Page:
Xaa-Xaa expands further on the sound they laid out last year, demonstrating their acuity for crafting multifaceted songs that allow each instrument to fully emerge. Covering ground from crushing riffs to funky bass lines, all the way acoustic solos, the band demonstrate their evolution in a very enjoyable way on Ame ni Korosareru.

Key Tracks: “Ame ni Korosareru”, “Ikenai, Mō Ikanakucha “, “Ōame Keihō Hatsurei”

Official Site: http://xaa-xaa.com/
Official YouTube: http://www.youtube.com/channel/UCFORpd0tzzH5xROUl_4dDh

Official Site
Official YouTube


via JRock247

If I had been in charge of writing a short advertising tagline for this album, it probably would be short and to the point, something like, “And now for something completely brutal!” In a year marked by some songs that made me go, “Whoa, that was really loud,” this album stands out as a sonic attack with skill and precision that isn’t really paralleled by anything else. A unique mixture of dubstep style programming, screams, and just general aggressiveness, former Sadie members Mao and Mizuki have come back in a really big way.

I remember joking back in the day of the weekly VKH Video Countdown that Sadie, and specifically Mao’s screams and growls, were the stuff of nightmares around the time of their single, “Rosario,” and The THIRTEEN sees Mao and Mizuki bring such a tradition to their new band. Make no mistake, the tracks on PANDEMIC are far more oriented towards playing off of Mao and Mizuki’s strengths than incorporating the additional guitar, bass, and drums as fully as Sadie’s compositions did. The tracks here often feature less clean vocals than some fans be used to from late Sadie’s work. Additionally, there is a fair amount of programming used throughout, generally to quite good effect.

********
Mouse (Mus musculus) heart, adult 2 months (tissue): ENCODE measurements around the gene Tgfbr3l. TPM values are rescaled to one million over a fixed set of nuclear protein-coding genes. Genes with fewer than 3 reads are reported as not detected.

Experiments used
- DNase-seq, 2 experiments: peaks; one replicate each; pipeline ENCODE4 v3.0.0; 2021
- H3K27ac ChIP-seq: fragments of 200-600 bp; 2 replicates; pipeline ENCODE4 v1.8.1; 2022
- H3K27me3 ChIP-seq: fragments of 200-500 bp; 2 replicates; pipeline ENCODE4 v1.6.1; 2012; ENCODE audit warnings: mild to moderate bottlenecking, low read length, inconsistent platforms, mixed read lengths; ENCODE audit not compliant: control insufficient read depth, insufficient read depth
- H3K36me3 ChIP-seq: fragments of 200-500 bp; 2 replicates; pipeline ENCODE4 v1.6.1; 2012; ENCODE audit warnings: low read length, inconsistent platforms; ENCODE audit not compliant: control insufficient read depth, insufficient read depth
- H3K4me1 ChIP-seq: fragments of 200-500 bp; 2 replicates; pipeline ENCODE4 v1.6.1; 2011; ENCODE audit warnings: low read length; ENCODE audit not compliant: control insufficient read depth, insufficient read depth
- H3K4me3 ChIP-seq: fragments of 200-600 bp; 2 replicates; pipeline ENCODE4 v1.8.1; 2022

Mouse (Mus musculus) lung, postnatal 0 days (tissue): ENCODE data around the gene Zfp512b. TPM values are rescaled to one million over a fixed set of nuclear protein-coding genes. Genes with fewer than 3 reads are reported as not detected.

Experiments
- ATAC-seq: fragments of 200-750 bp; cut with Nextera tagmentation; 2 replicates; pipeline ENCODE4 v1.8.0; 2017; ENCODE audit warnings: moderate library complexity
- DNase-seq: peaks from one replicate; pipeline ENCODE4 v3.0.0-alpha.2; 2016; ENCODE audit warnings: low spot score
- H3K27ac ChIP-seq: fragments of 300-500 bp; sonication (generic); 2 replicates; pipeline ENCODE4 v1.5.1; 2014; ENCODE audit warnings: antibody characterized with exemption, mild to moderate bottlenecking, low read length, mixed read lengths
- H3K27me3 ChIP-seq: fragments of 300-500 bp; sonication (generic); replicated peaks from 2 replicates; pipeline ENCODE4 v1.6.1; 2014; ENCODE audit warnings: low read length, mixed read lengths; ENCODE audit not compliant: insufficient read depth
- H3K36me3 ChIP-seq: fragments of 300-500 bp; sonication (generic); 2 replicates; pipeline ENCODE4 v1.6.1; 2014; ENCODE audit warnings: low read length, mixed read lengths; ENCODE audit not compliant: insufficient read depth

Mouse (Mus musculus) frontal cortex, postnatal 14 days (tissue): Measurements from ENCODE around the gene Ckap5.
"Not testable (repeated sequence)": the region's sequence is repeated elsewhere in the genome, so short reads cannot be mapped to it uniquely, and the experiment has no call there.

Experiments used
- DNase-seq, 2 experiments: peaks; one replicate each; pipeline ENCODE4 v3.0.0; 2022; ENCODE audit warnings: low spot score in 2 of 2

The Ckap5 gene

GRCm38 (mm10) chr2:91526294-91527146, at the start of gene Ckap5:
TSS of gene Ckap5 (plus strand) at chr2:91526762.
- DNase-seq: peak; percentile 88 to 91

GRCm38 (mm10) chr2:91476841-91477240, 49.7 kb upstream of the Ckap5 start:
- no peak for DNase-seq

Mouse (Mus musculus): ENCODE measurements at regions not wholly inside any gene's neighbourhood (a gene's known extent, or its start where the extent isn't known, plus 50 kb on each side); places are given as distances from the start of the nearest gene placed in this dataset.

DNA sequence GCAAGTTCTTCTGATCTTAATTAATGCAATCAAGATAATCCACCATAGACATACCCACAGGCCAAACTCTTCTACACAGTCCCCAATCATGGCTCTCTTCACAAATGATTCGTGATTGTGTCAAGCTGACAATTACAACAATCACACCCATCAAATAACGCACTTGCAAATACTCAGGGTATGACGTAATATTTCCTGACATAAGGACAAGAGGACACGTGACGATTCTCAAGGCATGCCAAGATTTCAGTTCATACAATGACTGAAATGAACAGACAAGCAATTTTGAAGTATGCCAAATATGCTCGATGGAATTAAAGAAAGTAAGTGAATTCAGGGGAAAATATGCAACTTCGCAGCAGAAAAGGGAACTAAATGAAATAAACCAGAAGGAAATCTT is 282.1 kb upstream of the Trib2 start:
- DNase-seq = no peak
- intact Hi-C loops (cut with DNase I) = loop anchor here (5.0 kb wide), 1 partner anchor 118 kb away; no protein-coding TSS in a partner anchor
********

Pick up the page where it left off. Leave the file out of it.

While the album is pretty intense from start to finish, the mix of anthem-like choruses on tracks such as “starry night” or the groovier sections of “FRIDAY NIGHTMARE” serve to break things up where other bands might put ballads. This album won’t be for everyone given its ferocity, but for those enjoy such things, this is a solid debut for The THIRTEEN.

Key Tracks: “Chainsaw”, “starry night”, “KILLER MAY”

Official Site
Official Twitter
Official YouTube


via HERO's OHP

HERO has remained one of the most persistently uplifting bands in visual kei. Through a mixture of upbeat songs, bright guitars, the inclusion of piano on many tracks, and incredibly distinct vocals have long marked a style of their own, and it is expanded upon in ALIVE.

Similar to AVANTGARDE from lynch., this album doesn’t see HERO experiment in big ways across the entire album, but rather, sees them pull of an album with few no weak tracks. The band maintains a sort of bright atmosphere for the entire album, switching between more rock-oriented tracks, and ones that are a bit more laid back. Here again, HERO’s usage of piano gives them a unique sound that not many other visual kei bands have. Another element of this album is the layering of guitars in virtually every track on the album, which lends the tracks a far richer texture than some previous songs that have featured a single guitar track (HERO, after all, does have only one guitarist).

While this album may not convince anyone to love HERO who hasn’t liked their previous work, for the unacquainted, and both new and old fans alike, this album is a solid outing that sees the band further hone their style.

Key Tracks: “Alive”, “Not Title”, “Tatta Hitotsu no Hana”, “Towel no Kami-sama”

Official Site
Official Twitter
Official YouTube